Sponsorship and the internal audience: examining how corporate sponsorship is related to organization identification and job satisfaction
Hall, Todd Kristopher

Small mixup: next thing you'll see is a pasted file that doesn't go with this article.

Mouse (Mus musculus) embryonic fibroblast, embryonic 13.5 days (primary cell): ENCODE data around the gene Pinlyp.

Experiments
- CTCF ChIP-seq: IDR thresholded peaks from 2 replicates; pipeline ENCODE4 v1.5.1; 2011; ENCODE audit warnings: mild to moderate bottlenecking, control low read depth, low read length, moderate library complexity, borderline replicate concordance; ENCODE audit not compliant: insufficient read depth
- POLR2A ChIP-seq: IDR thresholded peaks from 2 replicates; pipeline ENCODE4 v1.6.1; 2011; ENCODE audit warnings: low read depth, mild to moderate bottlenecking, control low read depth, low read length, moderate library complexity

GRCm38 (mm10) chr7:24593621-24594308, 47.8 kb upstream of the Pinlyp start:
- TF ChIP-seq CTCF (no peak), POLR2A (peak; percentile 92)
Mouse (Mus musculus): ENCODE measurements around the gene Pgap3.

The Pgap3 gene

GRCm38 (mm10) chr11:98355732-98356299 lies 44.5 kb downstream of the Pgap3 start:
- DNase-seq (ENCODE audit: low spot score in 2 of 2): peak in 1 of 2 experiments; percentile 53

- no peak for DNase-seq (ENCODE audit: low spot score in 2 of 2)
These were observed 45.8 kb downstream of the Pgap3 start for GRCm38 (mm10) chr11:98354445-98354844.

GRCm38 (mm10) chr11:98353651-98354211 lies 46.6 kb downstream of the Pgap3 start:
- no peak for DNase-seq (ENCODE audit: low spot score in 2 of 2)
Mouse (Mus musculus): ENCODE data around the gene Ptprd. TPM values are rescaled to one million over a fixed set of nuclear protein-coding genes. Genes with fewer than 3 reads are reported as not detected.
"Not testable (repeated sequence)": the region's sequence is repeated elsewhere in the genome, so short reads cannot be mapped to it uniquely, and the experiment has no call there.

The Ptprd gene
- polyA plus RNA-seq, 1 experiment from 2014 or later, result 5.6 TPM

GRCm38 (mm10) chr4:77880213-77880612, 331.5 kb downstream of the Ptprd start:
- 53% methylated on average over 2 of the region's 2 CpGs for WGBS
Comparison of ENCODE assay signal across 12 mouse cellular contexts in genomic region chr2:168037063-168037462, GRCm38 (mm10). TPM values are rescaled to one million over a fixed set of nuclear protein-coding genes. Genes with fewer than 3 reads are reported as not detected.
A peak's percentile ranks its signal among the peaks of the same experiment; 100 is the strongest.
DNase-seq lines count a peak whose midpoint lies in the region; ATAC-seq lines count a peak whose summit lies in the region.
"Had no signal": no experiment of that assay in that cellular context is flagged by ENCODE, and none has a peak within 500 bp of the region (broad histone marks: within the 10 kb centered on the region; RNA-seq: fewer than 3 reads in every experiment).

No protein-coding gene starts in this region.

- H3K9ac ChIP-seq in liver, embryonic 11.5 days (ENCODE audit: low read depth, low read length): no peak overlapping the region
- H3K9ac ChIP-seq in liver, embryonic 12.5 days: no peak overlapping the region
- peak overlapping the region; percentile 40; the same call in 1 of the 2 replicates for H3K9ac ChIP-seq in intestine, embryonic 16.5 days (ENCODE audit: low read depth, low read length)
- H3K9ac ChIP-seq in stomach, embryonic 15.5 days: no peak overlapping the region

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An investigation of the relationship between corporate sponsorship activities and human resource constructs was conducted through an online questionnaire with employees of a southern U.S. energy provider. Specifically, three sponsorship-related constructs, fan identification with a sponsored sport property, employee involvement with the sponsorship, and employee attitude toward the sponsorship were hypothesized to be positively related to employee organization identification and job satisfaction. Social identification theory (SIT) provided the theoretical foundation of this study. Through a series of hypotheses, the three sponsorship-related constructs were hypothesized to exert both direct and indirect effects on employee organizational identification and job satisfaction. Testing the process of missing data for approximately 80 of the total 427 respondents showed that data was missing at random (MAR). Thus, missing data values were imputed using regression techniques available in AMOS 16.0 software. Structural equation modeling (SEM) was employed to evaluate the path of predicted relationships. Assessment of the measurement model fit for the entire model showed that all but one indicator, for involvement with the sponsorship, loaded on latent variables as expected. In addition to comparing the results of the SEM analysis of the imputed data set (n = 427) to the data set with only complete responses (n = 308), a random sample (n = 200) was also analyzed, in order to assess the impact of sample size on fitting the data to the models. A competing models approach to SEM analysis showed that four nested models differed only marginally on a couple goodness-of-fit indices. The principle of parsimony was thus utilized to select and evaluate the fit of the appropriate model. Evaluation of the hypotheses showed that fan identification and involvement with the sponsorship did not exert direct effects on employee organization identification and job satisfaction, but did influence these human resource constructs in an indirect manner. Additionally, an unpredicted, indirect relationship between organization prestige and job satisfaction was also established. Lastly, theoretical and managerial implications are discussed, along with the identification of several recommendations to guide future research relating corporate sponsorship with the internal audience.